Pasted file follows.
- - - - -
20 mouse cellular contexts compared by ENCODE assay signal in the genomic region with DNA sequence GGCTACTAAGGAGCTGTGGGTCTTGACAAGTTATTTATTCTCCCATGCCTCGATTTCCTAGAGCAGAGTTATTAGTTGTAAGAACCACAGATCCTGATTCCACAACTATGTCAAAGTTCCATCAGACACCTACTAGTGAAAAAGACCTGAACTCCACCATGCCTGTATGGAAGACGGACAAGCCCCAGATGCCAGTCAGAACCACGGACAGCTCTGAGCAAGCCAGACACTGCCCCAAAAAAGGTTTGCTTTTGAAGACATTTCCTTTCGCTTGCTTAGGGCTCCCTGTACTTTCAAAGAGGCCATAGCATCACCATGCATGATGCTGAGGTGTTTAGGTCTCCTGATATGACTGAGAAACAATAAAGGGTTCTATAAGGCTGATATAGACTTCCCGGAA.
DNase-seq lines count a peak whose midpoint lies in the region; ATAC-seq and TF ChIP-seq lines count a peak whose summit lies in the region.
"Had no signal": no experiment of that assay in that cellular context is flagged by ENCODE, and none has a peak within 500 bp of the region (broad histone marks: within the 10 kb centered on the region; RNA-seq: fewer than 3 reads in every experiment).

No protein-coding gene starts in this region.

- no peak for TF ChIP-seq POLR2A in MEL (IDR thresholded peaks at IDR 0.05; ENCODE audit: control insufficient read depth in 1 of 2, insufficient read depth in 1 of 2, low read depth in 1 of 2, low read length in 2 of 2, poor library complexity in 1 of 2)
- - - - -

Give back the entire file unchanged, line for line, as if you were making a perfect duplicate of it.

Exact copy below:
20 mouse cellular contexts compared by ENCODE assay signal in the genomic region with DNA sequence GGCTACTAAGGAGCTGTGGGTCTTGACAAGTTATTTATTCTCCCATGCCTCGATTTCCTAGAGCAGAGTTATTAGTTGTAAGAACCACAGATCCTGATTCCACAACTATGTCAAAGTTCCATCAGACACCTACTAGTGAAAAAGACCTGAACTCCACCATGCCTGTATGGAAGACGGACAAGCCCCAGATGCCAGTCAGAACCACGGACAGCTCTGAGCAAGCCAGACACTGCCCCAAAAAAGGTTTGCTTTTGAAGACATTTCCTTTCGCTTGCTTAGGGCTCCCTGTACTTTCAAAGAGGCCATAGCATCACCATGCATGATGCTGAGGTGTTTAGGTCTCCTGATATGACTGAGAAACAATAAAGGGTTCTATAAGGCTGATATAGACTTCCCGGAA.
DNase-seq lines count a peak whose midpoint lies in the region; ATAC-seq and TF ChIP-seq lines count a peak whose summit lies in the region.
"Had no signal": no experiment of that assay in that cellular context is flagged by ENCODE, and none has a peak within 500 bp of the region (broad histone marks: within the 10 kb centered on the region; RNA-seq: fewer than 3 reads in every experiment).

No protein-coding gene starts in this region.

- no peak for TF ChIP-seq POLR2A in MEL (IDR thresholded peaks at IDR 0.05; ENCODE audit: control insufficient read depth in 1 of 2, insufficient read depth in 1 of 2, low read depth in 1 of 2, low read length in 2 of 2, poor library complexity in 1 of 2)